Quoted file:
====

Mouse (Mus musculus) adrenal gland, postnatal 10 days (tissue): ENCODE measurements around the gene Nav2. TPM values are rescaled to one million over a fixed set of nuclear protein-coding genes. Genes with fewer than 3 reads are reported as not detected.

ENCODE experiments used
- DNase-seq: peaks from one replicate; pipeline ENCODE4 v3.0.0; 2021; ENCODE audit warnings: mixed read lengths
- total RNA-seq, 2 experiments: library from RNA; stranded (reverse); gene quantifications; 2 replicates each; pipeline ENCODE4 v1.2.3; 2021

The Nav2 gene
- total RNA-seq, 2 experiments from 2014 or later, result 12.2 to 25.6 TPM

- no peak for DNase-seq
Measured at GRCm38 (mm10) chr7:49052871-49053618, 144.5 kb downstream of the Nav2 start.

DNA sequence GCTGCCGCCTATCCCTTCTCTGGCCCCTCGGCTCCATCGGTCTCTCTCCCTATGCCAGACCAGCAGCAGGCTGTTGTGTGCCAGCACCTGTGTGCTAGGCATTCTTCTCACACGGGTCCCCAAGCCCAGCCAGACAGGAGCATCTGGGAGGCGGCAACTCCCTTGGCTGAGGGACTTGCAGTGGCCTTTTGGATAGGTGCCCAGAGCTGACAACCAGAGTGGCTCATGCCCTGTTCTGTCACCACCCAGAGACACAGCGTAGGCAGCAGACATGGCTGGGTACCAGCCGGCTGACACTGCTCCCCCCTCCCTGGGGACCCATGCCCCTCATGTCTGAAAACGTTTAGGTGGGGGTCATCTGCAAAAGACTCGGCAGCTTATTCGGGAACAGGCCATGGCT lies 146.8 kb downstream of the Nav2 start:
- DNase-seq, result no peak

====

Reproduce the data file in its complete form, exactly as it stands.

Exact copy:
Mouse (Mus musculus) adrenal gland, postnatal 10 days (tissue): ENCODE measurements around the gene Nav2. TPM values are rescaled to one million over a fixed set of nuclear protein-coding genes. Genes with fewer than 3 reads are reported as not detected.

ENCODE experiments used
- DNase-seq: peaks from one replicate; pipeline ENCODE4 v3.0.0; 2021; ENCODE audit warnings: mixed read lengths
- total RNA-seq, 2 experiments: library from RNA; stranded (reverse); gene quantifications; 2 replicates each; pipeline ENCODE4 v1.2.3; 2021

The Nav2 gene
- total RNA-seq, 2 experiments from 2014 or later, result 12.2 to 25.6 TPM

- no peak for DNase-seq
Measured at GRCm38 (mm10) chr7:49052871-49053618, 144.5 kb downstream of the Nav2 start.

DNA sequence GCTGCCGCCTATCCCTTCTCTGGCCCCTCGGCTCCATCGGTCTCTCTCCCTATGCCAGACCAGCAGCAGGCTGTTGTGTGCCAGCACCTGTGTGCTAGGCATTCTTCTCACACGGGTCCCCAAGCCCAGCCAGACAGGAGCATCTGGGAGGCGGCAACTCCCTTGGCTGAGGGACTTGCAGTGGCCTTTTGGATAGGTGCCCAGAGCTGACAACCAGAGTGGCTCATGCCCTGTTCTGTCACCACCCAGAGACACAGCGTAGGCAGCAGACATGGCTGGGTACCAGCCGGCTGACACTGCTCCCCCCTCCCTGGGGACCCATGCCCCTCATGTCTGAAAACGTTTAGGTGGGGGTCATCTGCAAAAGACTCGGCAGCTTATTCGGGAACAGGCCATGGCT lies 146.8 kb downstream of the Nav2 start:
- DNase-seq, result no peak